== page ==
KICK OUT THE JAMS MOTHERFUCKERS.
The funniest New Yorker story in a while assumes an ironic distance from Americans who mistake the deprivations, banalities and gracelessness of the developing world for poignant, primitive poetry; and citizens of the developing world who mistake American pretensions for worldliness.
The American Pulitzer Prize-winner, Macalister, is seen by us as kind of a phony, in his white tube socks, self-described "Buddhistish" spirituality (not faith), and parodically macho-damaged prose, down to his sub-Cormac McCarthy word-of-the-day vocabulary. The best word is "chitin," when "dykes" or something like that would have done fine — but the drunk, effusive Bosnian narrator seizes on that word and reuses it throughout the piece, adopting the ostentatious indicators of this American's genius.
The narrator, meanwhile, is drunk and kind of abject in his desire for approval, and his parents seem embarrassing in their old-country bluntness (they don't really know what "vegetarian" means). Macalister, though, will later reuse his meeting with them in one of his books (to the great happiness of the narrator), with a much sadder spin, as if the nakedness of their need is tragic rather than, as we've seen, sort of comic.
But then again, maybe it sort of is tragic. What the story does, aside from unspool a great comedy of manners with vibrant descriptive language ("Macalister grappled with his boots, bending his ankles to the point of fracture" is spot-on; Hemon's facility with description affirms Macalister's prose as parody), is make an essentially subjectivist argument for the nature of perception and truth, especially literary truth. This ridiculous American writer, who sees no irony in flagellating himself for his own "vainglorious" tendencies, does not seem ridiculous to the aspiring Bosnian writer who narrates the story; and it is only when we see the writer from outside himself that we recognize the pathos of his slapstick existence. (Even if the pathos is perhaps a function of Macalister's pretentiousness.) It's essentially a matter of the angle of approach.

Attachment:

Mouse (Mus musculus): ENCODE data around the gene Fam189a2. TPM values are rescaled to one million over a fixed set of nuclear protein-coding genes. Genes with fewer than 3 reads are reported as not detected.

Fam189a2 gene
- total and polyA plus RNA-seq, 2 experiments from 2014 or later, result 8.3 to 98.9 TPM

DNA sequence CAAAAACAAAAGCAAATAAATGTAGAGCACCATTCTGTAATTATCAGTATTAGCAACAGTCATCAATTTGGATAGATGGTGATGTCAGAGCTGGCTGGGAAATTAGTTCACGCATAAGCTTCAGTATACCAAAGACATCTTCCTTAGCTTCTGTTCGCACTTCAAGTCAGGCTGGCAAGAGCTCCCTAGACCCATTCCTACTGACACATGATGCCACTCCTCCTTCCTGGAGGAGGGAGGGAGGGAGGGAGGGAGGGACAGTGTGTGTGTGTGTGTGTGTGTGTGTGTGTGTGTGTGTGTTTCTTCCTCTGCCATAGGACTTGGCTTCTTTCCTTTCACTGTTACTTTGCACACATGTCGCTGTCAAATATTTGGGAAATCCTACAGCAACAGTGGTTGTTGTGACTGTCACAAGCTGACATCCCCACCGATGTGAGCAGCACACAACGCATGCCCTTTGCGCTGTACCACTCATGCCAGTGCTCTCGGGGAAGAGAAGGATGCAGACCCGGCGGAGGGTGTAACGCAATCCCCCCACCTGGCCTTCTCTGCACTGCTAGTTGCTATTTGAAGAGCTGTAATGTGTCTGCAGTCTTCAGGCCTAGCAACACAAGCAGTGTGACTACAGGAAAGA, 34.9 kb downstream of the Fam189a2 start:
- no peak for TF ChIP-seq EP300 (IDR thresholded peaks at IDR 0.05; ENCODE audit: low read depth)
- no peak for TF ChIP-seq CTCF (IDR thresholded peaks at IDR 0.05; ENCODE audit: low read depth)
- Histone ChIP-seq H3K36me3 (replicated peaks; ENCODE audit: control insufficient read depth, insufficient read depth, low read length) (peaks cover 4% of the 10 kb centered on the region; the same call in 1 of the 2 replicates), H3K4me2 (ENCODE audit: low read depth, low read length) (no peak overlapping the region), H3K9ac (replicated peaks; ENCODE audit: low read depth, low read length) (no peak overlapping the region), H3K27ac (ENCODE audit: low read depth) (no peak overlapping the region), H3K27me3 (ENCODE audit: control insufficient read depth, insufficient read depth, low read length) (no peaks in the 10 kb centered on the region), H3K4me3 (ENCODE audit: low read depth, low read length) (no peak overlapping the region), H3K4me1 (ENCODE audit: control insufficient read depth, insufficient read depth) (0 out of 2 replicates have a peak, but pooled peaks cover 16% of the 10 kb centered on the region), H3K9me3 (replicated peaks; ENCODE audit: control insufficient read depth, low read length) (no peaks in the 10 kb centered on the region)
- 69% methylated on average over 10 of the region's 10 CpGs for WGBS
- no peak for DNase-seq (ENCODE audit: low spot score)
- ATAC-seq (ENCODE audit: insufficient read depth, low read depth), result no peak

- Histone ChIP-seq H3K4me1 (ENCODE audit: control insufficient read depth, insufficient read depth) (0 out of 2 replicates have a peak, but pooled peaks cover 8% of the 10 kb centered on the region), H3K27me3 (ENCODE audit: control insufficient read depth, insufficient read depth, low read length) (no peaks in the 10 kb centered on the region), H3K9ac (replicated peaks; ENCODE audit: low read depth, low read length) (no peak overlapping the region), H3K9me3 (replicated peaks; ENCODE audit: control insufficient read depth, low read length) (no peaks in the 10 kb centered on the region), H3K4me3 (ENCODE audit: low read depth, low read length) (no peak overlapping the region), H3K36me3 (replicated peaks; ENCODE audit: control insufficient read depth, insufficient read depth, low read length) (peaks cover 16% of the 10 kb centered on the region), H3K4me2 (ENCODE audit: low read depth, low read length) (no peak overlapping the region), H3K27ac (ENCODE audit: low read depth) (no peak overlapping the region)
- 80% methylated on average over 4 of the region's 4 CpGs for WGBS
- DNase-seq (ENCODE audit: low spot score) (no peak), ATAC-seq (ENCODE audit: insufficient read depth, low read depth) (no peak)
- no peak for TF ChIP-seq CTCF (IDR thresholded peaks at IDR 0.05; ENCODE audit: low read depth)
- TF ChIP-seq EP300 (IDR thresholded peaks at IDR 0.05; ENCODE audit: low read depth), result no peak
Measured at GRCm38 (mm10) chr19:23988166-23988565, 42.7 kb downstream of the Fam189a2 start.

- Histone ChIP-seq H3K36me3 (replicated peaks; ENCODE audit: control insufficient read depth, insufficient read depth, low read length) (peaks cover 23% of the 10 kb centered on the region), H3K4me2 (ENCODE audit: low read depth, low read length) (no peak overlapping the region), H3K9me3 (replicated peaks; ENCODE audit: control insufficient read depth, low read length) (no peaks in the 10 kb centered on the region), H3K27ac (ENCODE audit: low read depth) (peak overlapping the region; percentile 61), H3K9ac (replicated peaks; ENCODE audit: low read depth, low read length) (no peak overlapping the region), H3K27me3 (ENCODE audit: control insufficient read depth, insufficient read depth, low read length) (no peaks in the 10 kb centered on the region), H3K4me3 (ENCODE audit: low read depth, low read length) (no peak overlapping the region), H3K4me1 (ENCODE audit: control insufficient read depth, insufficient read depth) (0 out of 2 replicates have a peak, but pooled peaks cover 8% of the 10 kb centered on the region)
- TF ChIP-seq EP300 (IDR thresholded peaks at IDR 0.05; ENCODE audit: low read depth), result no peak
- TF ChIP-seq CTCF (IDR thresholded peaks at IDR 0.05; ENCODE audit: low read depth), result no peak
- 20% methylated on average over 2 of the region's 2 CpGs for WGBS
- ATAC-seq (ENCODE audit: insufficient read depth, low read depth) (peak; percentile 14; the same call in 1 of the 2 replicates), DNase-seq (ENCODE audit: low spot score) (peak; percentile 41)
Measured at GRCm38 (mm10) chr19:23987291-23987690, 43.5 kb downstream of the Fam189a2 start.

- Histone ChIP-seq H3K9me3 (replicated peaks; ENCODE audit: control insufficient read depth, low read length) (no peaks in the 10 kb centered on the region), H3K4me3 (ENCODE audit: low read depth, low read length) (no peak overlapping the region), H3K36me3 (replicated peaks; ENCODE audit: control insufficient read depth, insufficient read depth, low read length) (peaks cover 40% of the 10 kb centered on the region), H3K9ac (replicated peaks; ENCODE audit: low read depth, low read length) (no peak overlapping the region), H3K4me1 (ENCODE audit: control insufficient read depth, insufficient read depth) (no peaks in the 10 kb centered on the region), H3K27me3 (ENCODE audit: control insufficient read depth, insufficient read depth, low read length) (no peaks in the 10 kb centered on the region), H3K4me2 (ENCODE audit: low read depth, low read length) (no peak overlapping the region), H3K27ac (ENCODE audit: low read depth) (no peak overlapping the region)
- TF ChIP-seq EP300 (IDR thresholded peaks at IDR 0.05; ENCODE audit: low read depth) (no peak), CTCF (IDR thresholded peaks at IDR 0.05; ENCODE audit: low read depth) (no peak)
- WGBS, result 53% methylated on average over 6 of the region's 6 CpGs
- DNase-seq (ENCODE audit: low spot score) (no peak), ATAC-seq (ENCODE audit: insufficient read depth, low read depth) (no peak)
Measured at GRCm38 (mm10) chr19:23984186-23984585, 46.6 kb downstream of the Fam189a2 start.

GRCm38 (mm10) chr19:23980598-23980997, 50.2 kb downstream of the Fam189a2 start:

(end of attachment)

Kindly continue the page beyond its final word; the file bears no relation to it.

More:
There is also a really tantalizing moment in the last passage, a section of prose from Macalister's book, which seems to lift a phrase of the narrator's — except that the phrase is, as the narrator relates it to us, out of his inner monologue. I'm not sure what Hemon wants us to make of this — the narrator said it out loud without meaning to and is grateful for Macalister's theft; in spite of everything the narrator and Macalister do perceive some things the same way; the narrator is telling the story after reading the book, and unconsciously stole the phrase a la "chitin"; or what. I guess I think we're not supposed to know — that Hemon wants us to come away from the story questioning the nature of the claims we make on the world with our descriptions of it.